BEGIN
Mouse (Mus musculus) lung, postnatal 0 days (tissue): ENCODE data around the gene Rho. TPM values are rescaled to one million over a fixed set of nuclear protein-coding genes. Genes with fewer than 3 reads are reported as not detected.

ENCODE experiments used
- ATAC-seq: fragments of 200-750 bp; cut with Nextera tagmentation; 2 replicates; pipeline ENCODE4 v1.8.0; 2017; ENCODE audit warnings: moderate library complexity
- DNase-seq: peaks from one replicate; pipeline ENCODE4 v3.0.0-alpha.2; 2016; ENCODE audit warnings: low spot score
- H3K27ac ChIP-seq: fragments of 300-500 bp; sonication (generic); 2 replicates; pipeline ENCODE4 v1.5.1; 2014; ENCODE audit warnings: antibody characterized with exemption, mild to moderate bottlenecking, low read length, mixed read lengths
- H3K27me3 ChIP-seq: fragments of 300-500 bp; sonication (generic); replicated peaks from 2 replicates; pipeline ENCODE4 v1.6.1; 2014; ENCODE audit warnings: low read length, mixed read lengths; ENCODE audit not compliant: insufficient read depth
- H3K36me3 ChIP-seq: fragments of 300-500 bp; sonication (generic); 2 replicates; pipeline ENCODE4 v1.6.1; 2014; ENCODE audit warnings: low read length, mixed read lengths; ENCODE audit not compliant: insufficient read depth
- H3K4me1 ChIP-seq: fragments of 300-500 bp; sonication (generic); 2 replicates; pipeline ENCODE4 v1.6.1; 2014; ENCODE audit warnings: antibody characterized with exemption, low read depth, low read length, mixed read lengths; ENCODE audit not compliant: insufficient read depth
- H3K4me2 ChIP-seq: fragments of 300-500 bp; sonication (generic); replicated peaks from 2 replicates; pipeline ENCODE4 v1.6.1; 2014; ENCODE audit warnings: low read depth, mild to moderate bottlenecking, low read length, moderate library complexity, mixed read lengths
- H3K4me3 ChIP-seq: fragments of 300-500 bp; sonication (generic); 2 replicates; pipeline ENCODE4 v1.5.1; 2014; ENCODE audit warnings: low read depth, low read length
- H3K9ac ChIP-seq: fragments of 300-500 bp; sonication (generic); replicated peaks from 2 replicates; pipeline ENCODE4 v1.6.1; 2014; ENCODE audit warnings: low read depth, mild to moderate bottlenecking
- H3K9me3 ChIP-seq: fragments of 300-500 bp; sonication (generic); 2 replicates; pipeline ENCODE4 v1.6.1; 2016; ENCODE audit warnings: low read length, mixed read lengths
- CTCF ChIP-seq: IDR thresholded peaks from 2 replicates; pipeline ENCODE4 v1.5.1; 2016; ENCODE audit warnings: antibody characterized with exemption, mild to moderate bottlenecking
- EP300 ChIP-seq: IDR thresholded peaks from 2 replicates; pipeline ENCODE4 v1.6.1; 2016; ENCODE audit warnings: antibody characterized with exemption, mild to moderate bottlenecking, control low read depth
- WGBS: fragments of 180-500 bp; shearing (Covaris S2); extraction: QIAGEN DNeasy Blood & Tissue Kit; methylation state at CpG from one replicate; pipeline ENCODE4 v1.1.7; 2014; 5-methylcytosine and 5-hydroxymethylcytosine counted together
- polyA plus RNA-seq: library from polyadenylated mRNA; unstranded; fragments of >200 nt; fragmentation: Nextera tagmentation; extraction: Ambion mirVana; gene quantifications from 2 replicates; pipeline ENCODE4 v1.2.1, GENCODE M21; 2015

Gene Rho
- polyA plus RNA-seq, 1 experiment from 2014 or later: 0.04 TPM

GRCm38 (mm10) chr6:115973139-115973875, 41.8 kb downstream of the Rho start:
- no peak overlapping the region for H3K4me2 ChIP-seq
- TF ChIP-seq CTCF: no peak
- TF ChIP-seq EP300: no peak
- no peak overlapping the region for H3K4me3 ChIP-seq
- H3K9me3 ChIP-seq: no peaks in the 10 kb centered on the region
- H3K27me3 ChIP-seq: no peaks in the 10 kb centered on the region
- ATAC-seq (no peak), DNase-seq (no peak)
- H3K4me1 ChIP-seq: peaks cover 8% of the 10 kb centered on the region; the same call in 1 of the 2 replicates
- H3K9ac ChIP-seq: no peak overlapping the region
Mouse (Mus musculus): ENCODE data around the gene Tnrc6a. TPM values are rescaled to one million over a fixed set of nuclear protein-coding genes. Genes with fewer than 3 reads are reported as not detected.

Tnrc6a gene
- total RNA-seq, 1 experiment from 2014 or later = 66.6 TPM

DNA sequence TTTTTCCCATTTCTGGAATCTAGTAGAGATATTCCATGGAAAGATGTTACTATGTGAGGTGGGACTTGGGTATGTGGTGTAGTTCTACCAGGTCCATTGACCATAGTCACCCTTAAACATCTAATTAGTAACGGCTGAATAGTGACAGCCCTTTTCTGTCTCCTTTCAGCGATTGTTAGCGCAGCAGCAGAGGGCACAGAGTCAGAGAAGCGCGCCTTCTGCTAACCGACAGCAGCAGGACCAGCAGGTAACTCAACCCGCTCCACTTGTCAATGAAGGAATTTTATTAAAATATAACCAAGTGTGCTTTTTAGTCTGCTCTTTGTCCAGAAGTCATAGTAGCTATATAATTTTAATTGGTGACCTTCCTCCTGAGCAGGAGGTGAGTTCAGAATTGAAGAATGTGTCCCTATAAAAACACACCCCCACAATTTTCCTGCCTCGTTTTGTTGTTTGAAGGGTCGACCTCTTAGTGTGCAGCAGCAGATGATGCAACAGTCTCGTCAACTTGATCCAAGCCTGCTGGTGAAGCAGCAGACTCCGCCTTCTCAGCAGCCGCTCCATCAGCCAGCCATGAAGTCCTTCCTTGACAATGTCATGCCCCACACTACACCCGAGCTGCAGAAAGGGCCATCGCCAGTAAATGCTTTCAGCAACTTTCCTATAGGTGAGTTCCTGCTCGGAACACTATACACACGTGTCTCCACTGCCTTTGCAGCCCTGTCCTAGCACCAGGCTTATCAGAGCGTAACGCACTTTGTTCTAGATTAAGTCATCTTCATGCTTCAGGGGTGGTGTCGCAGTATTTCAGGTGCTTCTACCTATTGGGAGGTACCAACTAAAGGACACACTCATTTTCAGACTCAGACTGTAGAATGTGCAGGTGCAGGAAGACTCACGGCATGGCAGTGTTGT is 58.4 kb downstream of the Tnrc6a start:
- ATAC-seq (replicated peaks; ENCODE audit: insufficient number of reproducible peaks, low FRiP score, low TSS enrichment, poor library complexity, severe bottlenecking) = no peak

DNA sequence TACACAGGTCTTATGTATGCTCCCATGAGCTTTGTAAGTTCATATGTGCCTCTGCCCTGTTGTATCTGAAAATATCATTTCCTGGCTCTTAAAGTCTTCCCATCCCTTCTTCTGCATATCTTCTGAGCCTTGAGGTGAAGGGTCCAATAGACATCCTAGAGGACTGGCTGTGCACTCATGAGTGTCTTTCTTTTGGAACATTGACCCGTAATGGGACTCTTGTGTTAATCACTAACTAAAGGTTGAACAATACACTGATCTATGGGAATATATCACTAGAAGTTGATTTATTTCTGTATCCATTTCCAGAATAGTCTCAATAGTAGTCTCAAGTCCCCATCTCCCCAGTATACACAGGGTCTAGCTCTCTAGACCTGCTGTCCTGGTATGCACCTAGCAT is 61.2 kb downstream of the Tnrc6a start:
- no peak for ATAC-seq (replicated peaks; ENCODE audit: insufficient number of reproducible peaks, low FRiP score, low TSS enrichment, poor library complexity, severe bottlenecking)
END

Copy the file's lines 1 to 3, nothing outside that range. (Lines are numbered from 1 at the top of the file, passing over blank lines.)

Mouse (Mus musculus) lung, postnatal 0 days (tissue): ENCODE data around the gene Rho. TPM values are rescaled to one million over a fixed set of nuclear protein-coding genes. Genes with fewer than 3 reads are reported as not detected.

ENCODE experiments used
- ATAC-seq: fragments of 200-750 bp; cut with Nextera tagmentation; 2 replicates; pipeline ENCODE4 v1.8.0; 2017; ENCODE audit warnings: moderate library complexity